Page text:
Petitioners seek support of liquor election

Organizer: It’s based on our constitutional right to vote

Dena Dinius (left) collects signatures for the sale of liquor in Erath County to be put on the ballot. || AMANDA KIMBLE Flash photo


ERATH COUNTY (October 2, 2016) – A petition is circulating around Erath County. Organizers are seeking the signatures of qualified voters. They hope the effort will lead to a local option liquor election next spring.

Dena Dinius, who has lived in the county for about seven years, is spearheading the petition drive. She is being assisted by handful of like-minded supporters. They want voters to legalize the sale of all alcoholic beverages for off premises consumption.

Co-organizer Mark Ellis said the issue is about rights, not morals.

“I am not asking for a moral decision,” Ellis said. “I am asking for a decision based on our constitutional right to vote on such issues.”

More info on graph here.
More info on graph here.
More info on graph here.
More info on graph here.
More info on graph here.
More info on graph here.

The petition was issued by Erath County Clerk Gwinda Jones on September 15. Organizers have just 60 days (until November 14) to collect the required number of signatures.

Law requires a petition to contain the signatures of 35 percent of the registered voters in the county who voted for governor in the most recent gubernatorial election.

“In Erath County, that’s 2,588 signatures,” Jones said.

Dinius said an estimated 400 signatures were collected in about 15 days. She said signatures were gathered by knocking on doors and at a few “rallies” across the county.

To expedite the effort, Dinius is seeking volunteers. She hopes interested parties will join the grassroots campaign, approach their friends and neighbors and ask them to help get the issue on the ballot.

Planning is also underway for an upcoming event where registered voters will be invited to a central location where they can sign the petition.

Dinius is also interested in finding a few area businesses where she can place copies of the petition so they can be easily accessed. 

“Right now, we just need the signatures,” Dinius said.

Meanwhile, Jones said petition organizers need collect more signatures than the required minimum. She said a person’s willingness to sign a petition doesn’t give them the legal right.

Common issues that invalidate signatures relate to the omission of required information, including the signer’s printed name, date of birth, address and date. Many are also thrown out due to voter registration status.

To increase the voter pool, Dinius and a few other individuals have been deputized as registrars. They have to power to collect completed voter registration applications, but Jones said applicants are not immediately qualified to sign the petition.

Jones said the process – from application to an effective status – takes about 30 days.

“They can sign on the 31st day,” Dinius agreed.

Jones said once the signatures have been collected, the petition must be delivered to the county’s voter registration office, where officials validate signers’ voter status. When that process is complete, county commissioners meet to call for an election. The issue would be placed on the May 2017 ballot.

When asked about motivating factors, Dinius said there are several reasons why she is pushing for an election. Her concerns related to economics, public safety and convenience.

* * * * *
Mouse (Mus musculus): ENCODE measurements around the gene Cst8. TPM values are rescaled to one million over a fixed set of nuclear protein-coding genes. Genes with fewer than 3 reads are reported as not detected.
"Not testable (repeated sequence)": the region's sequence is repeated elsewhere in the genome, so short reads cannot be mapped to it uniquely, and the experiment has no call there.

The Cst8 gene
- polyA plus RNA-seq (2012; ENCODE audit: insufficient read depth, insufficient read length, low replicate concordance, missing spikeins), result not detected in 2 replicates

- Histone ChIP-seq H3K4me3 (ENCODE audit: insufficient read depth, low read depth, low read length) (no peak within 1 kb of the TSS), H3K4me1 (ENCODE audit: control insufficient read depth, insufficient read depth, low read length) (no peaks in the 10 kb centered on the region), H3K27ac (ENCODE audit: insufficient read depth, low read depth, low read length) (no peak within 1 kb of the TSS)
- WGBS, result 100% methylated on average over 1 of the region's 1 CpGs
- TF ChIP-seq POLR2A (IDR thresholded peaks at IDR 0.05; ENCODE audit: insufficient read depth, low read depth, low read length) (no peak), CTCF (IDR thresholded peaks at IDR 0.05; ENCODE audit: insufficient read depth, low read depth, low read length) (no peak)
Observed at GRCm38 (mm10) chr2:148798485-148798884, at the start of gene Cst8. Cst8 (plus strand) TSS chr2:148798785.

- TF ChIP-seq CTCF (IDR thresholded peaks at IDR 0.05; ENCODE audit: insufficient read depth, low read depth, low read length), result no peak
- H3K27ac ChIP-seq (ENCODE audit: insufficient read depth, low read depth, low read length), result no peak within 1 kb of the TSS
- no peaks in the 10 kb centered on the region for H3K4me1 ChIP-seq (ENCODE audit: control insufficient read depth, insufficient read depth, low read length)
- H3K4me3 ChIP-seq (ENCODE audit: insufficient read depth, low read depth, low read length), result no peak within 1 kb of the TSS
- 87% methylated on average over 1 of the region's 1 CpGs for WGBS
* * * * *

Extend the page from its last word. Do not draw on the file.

Currently, local residents drive at least 20 miles to the nearest liquor store. Dinius said while revenue is being driven into other counties to purchase beverages, additional monies, including those spent to fill gas tanks, shop at out-of-town retailers and dine are also being lost.

“I want to see that same revenue put to use here, to help improve our community,” she said. “And there’s no reason folks should have to drive so far from home to get what they want and have the right to enjoy.”

In November 2008, the majority of county voters agreed with those assertions. They voted to legalize the sale of beer and wine for off premises consumption. The issue passed by a vote of 8,433 FOR and 4,533 AGAINST.

For more info on graph, click it.

Following that election, convenience stores, grocers and other retailers across the county started selling beer and wine.

Still, Texas Alcoholic Beverage Commission says while the state includes 254 counties, only 53 are “fully wet” and allow the sale of all alcoholic beverages. At that same time, only seven counties remained completely dry, leaving 194 “partially wet” – like Erath County.

Nonetheless, Dinius said preventing the need for residents to drive to neighboring counties will increase safety by reducing alcohol-related accidents – and the potential for such incidents. She said it will also reduce the number of individuals arrested for driving while intoxicated.

“For me, safety is the biggest issue,” Dinius said. “It’s a concern for those who drink and drive, but the safety of everyone else is a serious issue.”

As a businessman, Ellis said the biggest issue is the local economy.

“I am talking about increasing tourism and things that could spur economic development,” he said. “We need to establish a strong tax base so revenue from our property taxes can be used to effectively operate and improve our communities – a common sense decision to benefit all citizens.”

And, like any grassroots campaign, citizens are what the effort needs most. Individuals who would like to sign the petition or assist with the signature drive are asked to call Dinius at 254-431-9988.


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